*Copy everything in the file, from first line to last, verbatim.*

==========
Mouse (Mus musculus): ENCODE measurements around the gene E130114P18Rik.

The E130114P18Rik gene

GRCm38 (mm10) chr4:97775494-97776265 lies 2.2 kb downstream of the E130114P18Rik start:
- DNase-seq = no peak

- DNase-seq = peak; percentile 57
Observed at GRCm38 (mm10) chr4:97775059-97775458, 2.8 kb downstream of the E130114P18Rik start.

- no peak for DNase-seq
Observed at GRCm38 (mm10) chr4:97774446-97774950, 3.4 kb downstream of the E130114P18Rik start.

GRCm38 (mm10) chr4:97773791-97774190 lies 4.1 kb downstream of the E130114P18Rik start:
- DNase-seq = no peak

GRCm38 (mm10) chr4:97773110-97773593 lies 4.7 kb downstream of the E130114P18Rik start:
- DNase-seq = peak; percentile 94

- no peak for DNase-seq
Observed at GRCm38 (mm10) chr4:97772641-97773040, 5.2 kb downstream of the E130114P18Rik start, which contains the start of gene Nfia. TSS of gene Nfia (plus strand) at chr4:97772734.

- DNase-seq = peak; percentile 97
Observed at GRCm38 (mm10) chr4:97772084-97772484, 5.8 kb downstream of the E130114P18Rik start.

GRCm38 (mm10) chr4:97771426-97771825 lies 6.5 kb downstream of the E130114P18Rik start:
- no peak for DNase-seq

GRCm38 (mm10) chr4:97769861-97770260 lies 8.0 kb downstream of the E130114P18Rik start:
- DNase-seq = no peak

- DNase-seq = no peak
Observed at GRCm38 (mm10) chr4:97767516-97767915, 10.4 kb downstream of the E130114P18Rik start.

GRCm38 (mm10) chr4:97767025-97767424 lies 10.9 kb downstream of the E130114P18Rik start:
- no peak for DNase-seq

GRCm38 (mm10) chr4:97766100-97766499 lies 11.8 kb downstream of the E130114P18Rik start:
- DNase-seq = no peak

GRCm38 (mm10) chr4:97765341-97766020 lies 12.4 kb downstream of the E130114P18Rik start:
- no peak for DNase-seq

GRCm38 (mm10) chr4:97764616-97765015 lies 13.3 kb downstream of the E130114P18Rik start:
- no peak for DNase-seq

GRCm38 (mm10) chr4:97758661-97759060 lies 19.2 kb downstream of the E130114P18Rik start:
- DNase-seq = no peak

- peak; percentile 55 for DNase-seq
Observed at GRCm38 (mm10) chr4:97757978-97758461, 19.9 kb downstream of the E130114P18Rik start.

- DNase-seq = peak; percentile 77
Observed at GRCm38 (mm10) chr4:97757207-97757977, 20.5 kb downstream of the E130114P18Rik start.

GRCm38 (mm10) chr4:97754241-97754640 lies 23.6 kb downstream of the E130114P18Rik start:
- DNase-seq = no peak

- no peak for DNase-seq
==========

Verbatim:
Mouse (Mus musculus): ENCODE measurements around the gene E130114P18Rik.

The E130114P18Rik gene

GRCm38 (mm10) chr4:97775494-97776265 lies 2.2 kb downstream of the E130114P18Rik start:
- DNase-seq = no peak

- DNase-seq = peak; percentile 57
Observed at GRCm38 (mm10) chr4:97775059-97775458, 2.8 kb downstream of the E130114P18Rik start.

- no peak for DNase-seq
Observed at GRCm38 (mm10) chr4:97774446-97774950, 3.4 kb downstream of the E130114P18Rik start.

GRCm38 (mm10) chr4:97773791-97774190 lies 4.1 kb downstream of the E130114P18Rik start:
- DNase-seq = no peak

GRCm38 (mm10) chr4:97773110-97773593 lies 4.7 kb downstream of the E130114P18Rik start:
- DNase-seq = peak; percentile 94

- no peak for DNase-seq
Observed at GRCm38 (mm10) chr4:97772641-97773040, 5.2 kb downstream of the E130114P18Rik start, which contains the start of gene Nfia. TSS of gene Nfia (plus strand) at chr4:97772734.

- DNase-seq = peak; percentile 97
Observed at GRCm38 (mm10) chr4:97772084-97772484, 5.8 kb downstream of the E130114P18Rik start.

GRCm38 (mm10) chr4:97771426-97771825 lies 6.5 kb downstream of the E130114P18Rik start:
- no peak for DNase-seq

GRCm38 (mm10) chr4:97769861-97770260 lies 8.0 kb downstream of the E130114P18Rik start:
- DNase-seq = no peak

- DNase-seq = no peak
Observed at GRCm38 (mm10) chr4:97767516-97767915, 10.4 kb downstream of the E130114P18Rik start.

GRCm38 (mm10) chr4:97767025-97767424 lies 10.9 kb downstream of the E130114P18Rik start:
- no peak for DNase-seq

GRCm38 (mm10) chr4:97766100-97766499 lies 11.8 kb downstream of the E130114P18Rik start:
- DNase-seq = no peak

GRCm38 (mm10) chr4:97765341-97766020 lies 12.4 kb downstream of the E130114P18Rik start:
- no peak for DNase-seq

GRCm38 (mm10) chr4:97764616-97765015 lies 13.3 kb downstream of the E130114P18Rik start:
- no peak for DNase-seq

GRCm38 (mm10) chr4:97758661-97759060 lies 19.2 kb downstream of the E130114P18Rik start:
- DNase-seq = no peak

- peak; percentile 55 for DNase-seq
Observed at GRCm38 (mm10) chr4:97757978-97758461, 19.9 kb downstream of the E130114P18Rik start.

- DNase-seq = peak; percentile 77
Observed at GRCm38 (mm10) chr4:97757207-97757977, 20.5 kb downstream of the E130114P18Rik start.

GRCm38 (mm10) chr4:97754241-97754640 lies 23.6 kb downstream of the E130114P18Rik start:
- DNase-seq = no peak

- no peak for DNase-seq